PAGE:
Researchers Moore and Malinowski discovered that mindfulness meditation impacts a person’s ability to focus attention and suppress distractions. In their study, mindfulness meditation practice and self-reported mindfulness were correlated directly with cognitive flexibility and attentional functioning (Moore, 2009). A few older studies suggest a person’s ability to be mindful can help predict relationship satisfaction — the ability to respond well to relationship stress and the skill in communicating one’s emotions to a partner. Empirical evidence suggests that mindfulness protects against the emotionally stressful effects of relationship conflict and predicts relationship satisfaction (Barnes, 2007).
Application to Coaching
Mindfulness can benefit coaches as well as clients. As a coach, being in a mindful state can help ensure that non-judgment and presence are displayed with every session. Mindfulness also helps cultivate empathy. Being empathic creates a support structure necessary for the client to feel the presence, the support, and the understanding of the coach. Being empathic also focuses the attention of the coach on the client’s needs and away from their own perception of them. For coaches, mindfulness also helps ensure that the coach can detach from what has taken place so far and enter the session with fresh eyes and a free mind (Passmore, 2007).
For coaches, it can help in preparing for coaching, maintaining focus in the session, remaining emotionally detached, and teaching mindfulness techniques to the client. Sometimes the focus is on getting from session to session and it is hard to remain in a fresh perspective going into each new coaching session. Incorporating a mindfulness exercise around breathing and scanning your body can help create awareness for the coach about what they are bringing or not bringing with them into the session. It can also help set the stage for the intense focus that is required to be in an active listening state and fully present for the client. During the session, if your mind starts to wander, the same mindfulness techniques can be used to help bring you back to focus. Another benefit of mindfulness for a coach is that it helps support being emotionally detached. The coach needs to both experience the emotions being felt by their client, but not to be flooded by them to the point where these emotions prevent the coach from helping the client to move forward (Passmore, 2007).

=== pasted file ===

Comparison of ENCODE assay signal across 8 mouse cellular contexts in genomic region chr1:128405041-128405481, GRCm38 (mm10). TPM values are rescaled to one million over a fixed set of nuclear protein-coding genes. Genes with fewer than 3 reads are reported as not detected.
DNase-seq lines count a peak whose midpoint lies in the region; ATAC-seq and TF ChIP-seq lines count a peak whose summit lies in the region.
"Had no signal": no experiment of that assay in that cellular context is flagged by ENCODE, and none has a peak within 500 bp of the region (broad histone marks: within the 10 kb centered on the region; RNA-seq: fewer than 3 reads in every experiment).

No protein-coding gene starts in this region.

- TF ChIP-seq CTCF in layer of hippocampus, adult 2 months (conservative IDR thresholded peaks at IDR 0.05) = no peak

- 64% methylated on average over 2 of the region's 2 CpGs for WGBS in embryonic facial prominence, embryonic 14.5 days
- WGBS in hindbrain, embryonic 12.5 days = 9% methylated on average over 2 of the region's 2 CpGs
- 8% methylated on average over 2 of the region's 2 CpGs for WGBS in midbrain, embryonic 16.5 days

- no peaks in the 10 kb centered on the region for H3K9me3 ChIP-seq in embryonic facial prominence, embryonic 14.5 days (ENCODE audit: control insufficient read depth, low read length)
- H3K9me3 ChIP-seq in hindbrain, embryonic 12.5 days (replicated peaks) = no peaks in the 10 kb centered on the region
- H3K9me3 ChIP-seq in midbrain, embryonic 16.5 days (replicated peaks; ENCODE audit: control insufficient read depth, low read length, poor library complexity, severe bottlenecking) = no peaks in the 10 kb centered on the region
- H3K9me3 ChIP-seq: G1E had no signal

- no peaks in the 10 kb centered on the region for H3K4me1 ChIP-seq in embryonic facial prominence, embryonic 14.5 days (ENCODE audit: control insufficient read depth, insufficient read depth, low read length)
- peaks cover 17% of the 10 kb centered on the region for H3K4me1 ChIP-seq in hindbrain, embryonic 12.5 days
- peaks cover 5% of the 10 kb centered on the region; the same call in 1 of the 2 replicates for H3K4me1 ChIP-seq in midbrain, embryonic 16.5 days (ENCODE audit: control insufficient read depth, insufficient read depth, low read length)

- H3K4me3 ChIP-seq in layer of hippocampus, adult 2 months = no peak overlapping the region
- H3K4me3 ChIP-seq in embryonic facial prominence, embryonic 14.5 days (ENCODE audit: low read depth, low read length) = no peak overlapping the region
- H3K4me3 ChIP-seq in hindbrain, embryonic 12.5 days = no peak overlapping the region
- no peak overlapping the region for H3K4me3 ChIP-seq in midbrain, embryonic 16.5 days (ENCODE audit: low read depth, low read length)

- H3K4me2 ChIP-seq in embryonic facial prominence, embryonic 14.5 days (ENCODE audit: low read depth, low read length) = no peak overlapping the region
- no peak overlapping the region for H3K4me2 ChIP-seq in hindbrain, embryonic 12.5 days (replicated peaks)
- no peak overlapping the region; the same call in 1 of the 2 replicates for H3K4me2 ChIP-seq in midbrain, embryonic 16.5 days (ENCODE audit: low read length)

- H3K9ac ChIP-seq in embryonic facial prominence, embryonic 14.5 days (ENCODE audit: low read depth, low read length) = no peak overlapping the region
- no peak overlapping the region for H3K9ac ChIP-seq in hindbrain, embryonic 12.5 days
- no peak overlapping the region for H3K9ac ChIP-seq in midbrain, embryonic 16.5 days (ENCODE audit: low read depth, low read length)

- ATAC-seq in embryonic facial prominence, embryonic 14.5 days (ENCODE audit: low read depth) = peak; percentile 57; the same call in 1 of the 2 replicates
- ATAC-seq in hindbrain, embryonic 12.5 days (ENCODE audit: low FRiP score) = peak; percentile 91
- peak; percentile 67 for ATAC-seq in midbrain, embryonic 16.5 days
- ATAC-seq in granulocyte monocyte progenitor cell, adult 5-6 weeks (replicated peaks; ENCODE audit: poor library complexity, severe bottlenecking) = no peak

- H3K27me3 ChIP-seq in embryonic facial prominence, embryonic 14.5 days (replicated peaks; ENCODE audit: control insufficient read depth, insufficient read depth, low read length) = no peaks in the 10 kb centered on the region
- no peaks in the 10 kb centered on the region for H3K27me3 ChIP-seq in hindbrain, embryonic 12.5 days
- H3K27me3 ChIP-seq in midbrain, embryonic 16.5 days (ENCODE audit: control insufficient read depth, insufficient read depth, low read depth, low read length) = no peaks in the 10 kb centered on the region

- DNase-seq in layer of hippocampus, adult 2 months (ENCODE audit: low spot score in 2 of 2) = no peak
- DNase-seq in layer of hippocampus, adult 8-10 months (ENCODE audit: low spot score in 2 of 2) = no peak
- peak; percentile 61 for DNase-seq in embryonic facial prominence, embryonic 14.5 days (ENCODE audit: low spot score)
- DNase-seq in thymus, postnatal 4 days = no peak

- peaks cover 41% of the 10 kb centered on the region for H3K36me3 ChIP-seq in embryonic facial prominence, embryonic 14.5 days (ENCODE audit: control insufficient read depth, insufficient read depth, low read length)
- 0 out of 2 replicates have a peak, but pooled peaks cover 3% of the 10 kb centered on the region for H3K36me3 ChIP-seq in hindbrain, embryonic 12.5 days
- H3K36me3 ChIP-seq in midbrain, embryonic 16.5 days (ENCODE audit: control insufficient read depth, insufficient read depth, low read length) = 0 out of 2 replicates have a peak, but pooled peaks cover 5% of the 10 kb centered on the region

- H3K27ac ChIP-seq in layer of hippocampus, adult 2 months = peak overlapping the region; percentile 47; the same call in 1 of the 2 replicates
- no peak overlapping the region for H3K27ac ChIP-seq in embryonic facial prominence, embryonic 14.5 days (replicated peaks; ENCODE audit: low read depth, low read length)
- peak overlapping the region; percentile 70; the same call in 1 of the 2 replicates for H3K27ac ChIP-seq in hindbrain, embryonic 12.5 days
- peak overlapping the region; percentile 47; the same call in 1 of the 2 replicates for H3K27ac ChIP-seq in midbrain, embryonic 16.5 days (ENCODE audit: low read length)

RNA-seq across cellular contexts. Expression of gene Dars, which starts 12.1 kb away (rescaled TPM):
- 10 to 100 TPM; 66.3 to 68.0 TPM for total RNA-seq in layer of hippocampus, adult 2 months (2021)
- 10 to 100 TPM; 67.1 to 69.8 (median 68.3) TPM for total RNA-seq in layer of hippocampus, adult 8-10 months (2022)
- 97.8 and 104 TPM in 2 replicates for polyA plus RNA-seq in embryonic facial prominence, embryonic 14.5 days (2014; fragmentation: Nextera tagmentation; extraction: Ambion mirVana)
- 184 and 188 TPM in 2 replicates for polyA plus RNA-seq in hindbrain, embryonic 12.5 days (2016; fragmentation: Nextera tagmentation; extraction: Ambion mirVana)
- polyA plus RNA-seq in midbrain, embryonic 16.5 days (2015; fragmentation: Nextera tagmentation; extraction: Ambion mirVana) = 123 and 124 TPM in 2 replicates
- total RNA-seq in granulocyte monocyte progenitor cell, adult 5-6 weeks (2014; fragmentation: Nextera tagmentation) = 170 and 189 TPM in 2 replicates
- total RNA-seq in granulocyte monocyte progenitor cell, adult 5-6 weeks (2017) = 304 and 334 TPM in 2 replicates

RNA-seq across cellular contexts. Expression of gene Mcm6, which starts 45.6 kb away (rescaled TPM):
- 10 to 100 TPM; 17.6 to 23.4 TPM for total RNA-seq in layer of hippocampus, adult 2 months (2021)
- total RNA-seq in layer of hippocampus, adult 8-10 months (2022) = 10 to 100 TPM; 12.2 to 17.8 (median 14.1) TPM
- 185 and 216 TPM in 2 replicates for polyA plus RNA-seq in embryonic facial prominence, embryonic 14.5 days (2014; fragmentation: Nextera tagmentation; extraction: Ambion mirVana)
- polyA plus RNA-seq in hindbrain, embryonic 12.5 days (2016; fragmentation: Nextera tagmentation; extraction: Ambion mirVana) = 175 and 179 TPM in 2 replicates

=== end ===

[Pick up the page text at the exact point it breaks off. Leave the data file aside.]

Lastly, when a coach understands mindfulness and uses practices in their life to enhance their coaching, they can also support a client in wanting to do the same in their lives. Only through their own practice and understanding will a coach be able to guide their client (Passmore, 2007).
Based on the research, mindfulness has benefits to anyone who attempts to make it a part of their life. In a coaching context, mindfulness is useful to clients to help them gain new perspectives or shift a current perspective. It also benefits coaches to reflect on mindfulness to support themselves in being excellent coaches.
Barnes, Sean, et al. “The Role of Mindfulness in Romantic Relationship Satisfaction and Responses to Relationship Stress.” Journal of Marital and Family Therapy, vol. 33, no. 4, Oct. 2007, pp. 482–500.
Chambers, Richard, et al. “The Impact of Intensive Mindfulness Training on Attentional Control, Cognitive Style, and Affect.” Cognitive Therapy and Research, vol. 32, no. 3, June 2008, pp. 303–322.
Farb, Norman A. S., et al. “Minding One’s Emotions: Mindfulness Training Alters the Neural Expression of Sadness.” Emotion, vol. 10, no. 1, Feb. 2010, pp. 25–33.
Moore, Adam, and Peter Malinowski. “Meditation, Mindfulness, and Cognitive Flexibility.” Consciousness and Cognition: An International Journal, vol. 18, no. 1, Mar. 2009, pp. 176–186.
Passmore, Jonathan, and Oberdan Marianetti. “The Role of Mindfulness in Coaching.” The Coaching Psychologist, vol. 3, no. 3, Dec. 2007, pp. 131–137.
Selva, Joaquin. “History of Mindfulness: From East to West and Religion to Science,” PositivePsychology.com, January 9, 2020. https://positivepsychology.com/history-of-mindfulness/
Schultz, Joshua. “5 Differences Between Mindfulness and Meditation,” PositivePsychology.com, January 9, 2020. https://positivepsychology.com/differences-between-mindfulness-meditation/